Innovation critical to boosting ag revenue

Gregor Heard
By Gregor Heard
January 3 2022 - 4:00am
Farmers to Founders managing director Christine Pitt is excited about the future of agriculture.

INNOVATION will play a critical role in boosting Australian agricultural revenue according to the managing director of farm innovation accelerator Farmers 2 Founders.

Christine Pitts said she was upbeat about the prospects of agriculture in coming years, but said to unlock its full potential those on each side of the agri problem solving equation needed to know how to link up with each other.



She gave the incredible stat that individual producers could increase their returns by 250 per cent during the current ag boom, but qualified this by saying only by closing the massive gap between those with problems, solutions and commercialisation capacity would this be possible.

Dr Pitt said a key part of F2F's charter was better linking in farmers and those who can help boost productivity, such as researchers and corporates with R&D capacity, and frontline agriculture.

"While the essential elements for driving innovation are all there, they are not necessarily coming together," Dr Pitt said.

"There's a big gap between those who experience the problems in agriculture, those who have the ideas that can solve those problems, and those who can turn those ideas into real, commercial solutions, and it is costing the industry billions," she said.

According to Dr Pitt the ag-tech sector was seeing products pitching solutions where there is no real problem and ideas were falling by the wayside because no one knew what to do with them.

"Investors and industry bodies are frustrated and producers are missing out on immeasurable opportunity," she said.

The solution, she said, was to bring all the parties together in the early stages of problem identification and solution creation, and keeping the producer at the centre of the equation, to make sure the value of their ideas is not lost.

With this in mind she said F2F's program, Matchmaking through Muster, was critical to linking up producers and ag-tech specialists.

"What has become clear to us is that those on each side of the agri problem solving equation just don't know each other," Dr Pitt said.

"They're not exposed to each other, and they can't find each other."

Coming into its third year of operation, F2F's program structure has been overhauled to focus on the top of the innovation funnel, through a broad matchmaking service called The Muster that brings together problem holders and problem solvers.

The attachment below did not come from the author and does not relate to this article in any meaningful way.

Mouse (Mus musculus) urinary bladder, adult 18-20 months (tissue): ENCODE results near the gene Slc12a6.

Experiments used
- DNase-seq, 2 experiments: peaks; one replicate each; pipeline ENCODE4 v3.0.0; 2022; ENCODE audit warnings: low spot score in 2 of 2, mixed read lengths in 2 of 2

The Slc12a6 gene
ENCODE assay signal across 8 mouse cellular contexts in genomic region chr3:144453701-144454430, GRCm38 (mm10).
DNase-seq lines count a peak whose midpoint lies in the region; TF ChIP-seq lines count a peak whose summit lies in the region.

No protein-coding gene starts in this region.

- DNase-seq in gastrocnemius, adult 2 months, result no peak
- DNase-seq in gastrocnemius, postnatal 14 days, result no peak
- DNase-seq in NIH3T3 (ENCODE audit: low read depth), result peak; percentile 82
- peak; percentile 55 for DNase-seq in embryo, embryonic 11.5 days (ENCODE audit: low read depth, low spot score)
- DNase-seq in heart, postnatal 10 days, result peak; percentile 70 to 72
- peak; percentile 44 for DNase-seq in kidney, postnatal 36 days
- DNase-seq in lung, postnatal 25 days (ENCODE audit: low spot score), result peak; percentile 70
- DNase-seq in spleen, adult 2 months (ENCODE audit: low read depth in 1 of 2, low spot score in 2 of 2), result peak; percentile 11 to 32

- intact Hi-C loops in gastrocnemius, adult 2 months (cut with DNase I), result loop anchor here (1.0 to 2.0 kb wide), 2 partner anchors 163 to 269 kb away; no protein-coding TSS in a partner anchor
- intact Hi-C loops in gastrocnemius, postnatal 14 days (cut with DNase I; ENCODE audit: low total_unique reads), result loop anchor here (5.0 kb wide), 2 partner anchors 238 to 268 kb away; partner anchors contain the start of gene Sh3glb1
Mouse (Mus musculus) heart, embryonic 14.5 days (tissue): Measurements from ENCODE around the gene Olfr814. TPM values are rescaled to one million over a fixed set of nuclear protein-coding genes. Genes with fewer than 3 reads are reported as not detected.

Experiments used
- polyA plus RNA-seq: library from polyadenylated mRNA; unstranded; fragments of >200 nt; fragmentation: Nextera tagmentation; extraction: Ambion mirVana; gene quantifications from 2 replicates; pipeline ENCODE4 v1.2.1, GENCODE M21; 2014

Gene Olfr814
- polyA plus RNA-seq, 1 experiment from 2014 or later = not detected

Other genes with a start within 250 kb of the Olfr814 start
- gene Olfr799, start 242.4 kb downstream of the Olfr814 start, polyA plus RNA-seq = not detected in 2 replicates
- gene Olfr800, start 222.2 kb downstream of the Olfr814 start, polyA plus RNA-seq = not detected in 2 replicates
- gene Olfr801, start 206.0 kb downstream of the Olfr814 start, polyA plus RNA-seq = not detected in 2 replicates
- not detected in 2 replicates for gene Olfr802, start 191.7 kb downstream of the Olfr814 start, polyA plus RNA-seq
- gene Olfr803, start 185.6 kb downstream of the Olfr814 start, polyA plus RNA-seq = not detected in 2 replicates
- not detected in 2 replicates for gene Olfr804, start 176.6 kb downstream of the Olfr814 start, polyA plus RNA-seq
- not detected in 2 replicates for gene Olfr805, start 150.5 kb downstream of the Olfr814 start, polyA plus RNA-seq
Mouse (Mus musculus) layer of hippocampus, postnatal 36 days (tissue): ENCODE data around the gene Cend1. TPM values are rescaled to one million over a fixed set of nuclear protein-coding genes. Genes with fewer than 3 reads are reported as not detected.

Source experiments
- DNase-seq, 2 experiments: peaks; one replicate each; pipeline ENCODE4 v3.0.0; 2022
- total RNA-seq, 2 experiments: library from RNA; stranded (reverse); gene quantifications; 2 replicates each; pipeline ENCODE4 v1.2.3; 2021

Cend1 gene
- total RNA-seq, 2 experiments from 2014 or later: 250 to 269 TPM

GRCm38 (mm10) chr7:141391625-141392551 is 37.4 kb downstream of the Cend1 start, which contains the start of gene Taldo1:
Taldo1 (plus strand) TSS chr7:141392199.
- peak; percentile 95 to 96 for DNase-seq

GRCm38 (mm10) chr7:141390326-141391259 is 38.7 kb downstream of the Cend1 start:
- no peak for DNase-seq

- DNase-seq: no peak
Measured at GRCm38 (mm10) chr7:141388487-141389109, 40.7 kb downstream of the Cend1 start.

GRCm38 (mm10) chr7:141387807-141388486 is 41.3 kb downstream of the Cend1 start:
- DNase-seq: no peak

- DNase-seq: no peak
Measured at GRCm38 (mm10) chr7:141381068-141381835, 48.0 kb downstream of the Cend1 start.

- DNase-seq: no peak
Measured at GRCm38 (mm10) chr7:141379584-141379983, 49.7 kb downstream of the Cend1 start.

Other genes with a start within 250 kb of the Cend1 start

This includes individuals, organisations and business from in and outside agriculture, recognising that good solutions could come from any sector.

From there, the program offers a range of pathways from initial discussion to commercial solution.

"It's the first time there has been a start-to-finish program focused primarily on keeping producers at the centre of industry innovation," Dr Pitt said.

"People don't know what they don't know," she said.



"What was missing was an opportunity for unpressured idea-sharing between producers, tech developers, RDCs, research bodies, corporates and anyone else who might have a role to play in progressing the industry."

She said F2F already had a strong history of guiding many producers to success through innovation, problem solving and value adding.

Success stories include a wine grower who has developed new technology that not only solves a real problem in their own business - but has raised millions of dollars of investment capital to enable them to successfully commercialise the technology with other producers, and a lentil producer who found a way to turn downgraded grains into a high value product by milling them into flour.

"These are great results, but we want to find far greater scale, to ensure more farmers, and more of industry, can achieve the same results," Dr Pitt said.

To share an idea or problem, or see what others have shared and how you might get involved, visit

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Gregor Heard

Gregor Heard

National Grains Industry Reporter

Gregor Heard is Fairfax Ag Media's national grains industry reporter, based in Horsham, Victoria. He has a wealth of knowledge surrounding the cropping sector through his ten years in the role. Prior to that he was with the Fairfax network as a reporter with Stock & Land. Some of the major issues he has reported on during his time with the company include the deregulation of the export wheat market, the introduction of genetically modified crops and the fight to protect growers better from grain trader insolvencies. Still involved with the family farm he is passionate about rural Australia and its people and hopes to use his role to act as an advocate for those involved in the grain sector. Away from work, he is a keen traveller, having spent his long service leave last year in Spain learning the language.

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